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Funding an Invention

In order to take their invention from plan to product, inventors need to secure financial backing for their ideas. Many take advantage of government grants and assistance programs, but private sources are also available.It is a reality that many inventions never get off the ground or remain unknown because of a lack of adequate funding—research, development, testing, marketing and production are just a few of the costly factors involved in taking an invention off of the drawing board and into society.

There are a variety of ways that independent inventors can secure financing for their work—some private, others sponsored by government agencies. If an inventor has access to a source of personal funds, they can head-off some costs. However, most independent inventors seek outside funding through such avenues as bank loans, equity capital from investors and venture capitalists, and non-repayable and repayable government assistance programs.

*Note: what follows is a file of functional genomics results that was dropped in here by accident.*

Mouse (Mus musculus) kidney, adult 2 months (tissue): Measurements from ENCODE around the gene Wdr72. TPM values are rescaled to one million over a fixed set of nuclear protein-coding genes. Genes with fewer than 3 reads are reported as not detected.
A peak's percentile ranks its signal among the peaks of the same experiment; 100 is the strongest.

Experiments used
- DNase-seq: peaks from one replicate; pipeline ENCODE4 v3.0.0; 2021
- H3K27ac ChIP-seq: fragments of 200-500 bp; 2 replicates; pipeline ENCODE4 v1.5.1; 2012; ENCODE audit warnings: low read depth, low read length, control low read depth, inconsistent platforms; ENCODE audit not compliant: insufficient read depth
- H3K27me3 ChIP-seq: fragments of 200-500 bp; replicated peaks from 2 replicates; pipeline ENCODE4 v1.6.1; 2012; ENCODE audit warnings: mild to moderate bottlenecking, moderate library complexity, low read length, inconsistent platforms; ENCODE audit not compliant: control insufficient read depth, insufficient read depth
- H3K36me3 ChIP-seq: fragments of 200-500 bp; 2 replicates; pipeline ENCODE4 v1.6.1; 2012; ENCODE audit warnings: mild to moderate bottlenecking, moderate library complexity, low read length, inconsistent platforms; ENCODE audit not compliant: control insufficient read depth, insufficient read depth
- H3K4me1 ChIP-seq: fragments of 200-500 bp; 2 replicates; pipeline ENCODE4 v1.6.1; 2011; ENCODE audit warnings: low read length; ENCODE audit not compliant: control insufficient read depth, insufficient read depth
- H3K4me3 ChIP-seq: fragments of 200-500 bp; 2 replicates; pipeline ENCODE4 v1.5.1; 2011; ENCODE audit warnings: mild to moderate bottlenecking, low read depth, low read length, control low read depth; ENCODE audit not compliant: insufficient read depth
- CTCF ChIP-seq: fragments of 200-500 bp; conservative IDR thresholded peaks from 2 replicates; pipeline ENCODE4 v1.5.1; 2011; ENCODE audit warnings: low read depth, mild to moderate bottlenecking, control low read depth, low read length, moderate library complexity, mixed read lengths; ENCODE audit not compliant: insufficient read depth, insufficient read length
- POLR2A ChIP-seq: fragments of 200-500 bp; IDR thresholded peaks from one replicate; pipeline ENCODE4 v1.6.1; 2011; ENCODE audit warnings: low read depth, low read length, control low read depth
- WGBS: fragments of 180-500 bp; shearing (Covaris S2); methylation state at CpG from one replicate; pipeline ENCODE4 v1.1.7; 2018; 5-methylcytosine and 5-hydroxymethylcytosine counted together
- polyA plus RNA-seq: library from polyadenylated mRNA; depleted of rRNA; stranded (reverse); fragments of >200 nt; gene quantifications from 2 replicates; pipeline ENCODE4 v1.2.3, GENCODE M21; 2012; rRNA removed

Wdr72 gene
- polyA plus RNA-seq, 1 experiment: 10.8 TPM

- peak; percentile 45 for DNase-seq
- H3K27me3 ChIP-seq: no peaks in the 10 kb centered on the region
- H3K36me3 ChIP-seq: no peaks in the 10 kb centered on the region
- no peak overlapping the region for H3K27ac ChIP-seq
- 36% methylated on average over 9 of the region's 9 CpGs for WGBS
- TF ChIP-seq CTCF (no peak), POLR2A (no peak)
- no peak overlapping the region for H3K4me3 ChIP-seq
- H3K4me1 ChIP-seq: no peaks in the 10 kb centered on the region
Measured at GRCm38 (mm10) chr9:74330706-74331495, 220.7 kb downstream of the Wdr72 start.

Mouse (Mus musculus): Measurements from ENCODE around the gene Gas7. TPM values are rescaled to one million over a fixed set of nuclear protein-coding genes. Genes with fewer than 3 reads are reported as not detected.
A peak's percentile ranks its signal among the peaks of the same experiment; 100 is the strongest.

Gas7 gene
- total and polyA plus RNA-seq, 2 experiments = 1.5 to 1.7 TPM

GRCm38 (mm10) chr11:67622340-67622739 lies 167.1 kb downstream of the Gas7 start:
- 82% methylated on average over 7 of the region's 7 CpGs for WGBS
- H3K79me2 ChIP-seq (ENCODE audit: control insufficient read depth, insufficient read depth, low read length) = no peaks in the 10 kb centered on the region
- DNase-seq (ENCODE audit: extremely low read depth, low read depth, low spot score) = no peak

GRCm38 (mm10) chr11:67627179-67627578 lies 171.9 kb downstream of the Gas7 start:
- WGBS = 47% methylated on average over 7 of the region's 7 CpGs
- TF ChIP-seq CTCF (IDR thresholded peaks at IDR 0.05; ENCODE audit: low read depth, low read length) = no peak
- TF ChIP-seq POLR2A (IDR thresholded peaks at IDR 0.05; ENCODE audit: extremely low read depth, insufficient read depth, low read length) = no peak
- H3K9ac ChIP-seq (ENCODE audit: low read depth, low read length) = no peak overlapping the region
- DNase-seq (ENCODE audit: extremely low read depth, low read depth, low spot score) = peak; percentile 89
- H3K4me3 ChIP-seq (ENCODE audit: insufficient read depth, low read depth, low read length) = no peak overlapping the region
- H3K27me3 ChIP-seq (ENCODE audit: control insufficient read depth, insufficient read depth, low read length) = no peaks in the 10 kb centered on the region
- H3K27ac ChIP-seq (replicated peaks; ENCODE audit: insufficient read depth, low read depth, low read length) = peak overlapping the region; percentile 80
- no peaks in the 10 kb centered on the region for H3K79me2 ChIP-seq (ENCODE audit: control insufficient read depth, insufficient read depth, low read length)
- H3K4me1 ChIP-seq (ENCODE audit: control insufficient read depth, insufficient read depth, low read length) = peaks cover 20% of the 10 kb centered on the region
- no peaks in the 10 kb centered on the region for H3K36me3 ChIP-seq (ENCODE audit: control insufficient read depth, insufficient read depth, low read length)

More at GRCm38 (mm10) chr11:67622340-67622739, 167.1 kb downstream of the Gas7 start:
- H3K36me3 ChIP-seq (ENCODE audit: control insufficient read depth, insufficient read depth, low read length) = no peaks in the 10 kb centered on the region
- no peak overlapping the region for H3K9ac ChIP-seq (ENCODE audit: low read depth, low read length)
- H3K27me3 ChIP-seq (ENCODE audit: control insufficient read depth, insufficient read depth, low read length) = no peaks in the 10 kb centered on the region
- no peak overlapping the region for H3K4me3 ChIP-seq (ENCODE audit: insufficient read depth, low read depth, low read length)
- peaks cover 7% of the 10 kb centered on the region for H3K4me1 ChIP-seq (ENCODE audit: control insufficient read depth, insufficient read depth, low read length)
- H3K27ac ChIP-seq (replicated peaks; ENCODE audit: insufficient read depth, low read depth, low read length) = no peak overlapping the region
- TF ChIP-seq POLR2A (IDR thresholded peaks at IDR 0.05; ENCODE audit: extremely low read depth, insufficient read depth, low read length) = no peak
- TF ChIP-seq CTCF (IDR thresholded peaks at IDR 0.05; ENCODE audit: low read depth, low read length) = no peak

Don’t plan on bringing your invention or idea to a business meeting scribbled on a paper napkin or in a working notebook. Typically, these funding sources carefully evaluate inventions, the business or development plan, judge how much an idea is worth and whether an inventor have invested enough of his own money and energy into a project.

Inventors Gateway provides links to various research centres, awards programs, financial services, and corporations and government research and development programs that can offer financial backing. Some of these include the Alberta Inno-Centre, the Government of Canada's Small Business Financing Program, the Alberta Research Council and Alberta Innovation and Science.

On a cautionary note, when looking for funding and investors, independent inventors need to be careful. Certain promotion companies that offer assistance in developing and marketing inventions charge excessive fees for unnecessary services. Inventors may also be cornered into agreements which undermine their ability to protect their intellectual property. Industry associations and government agencies can help inventors check the credibility of various sources of funding and support.

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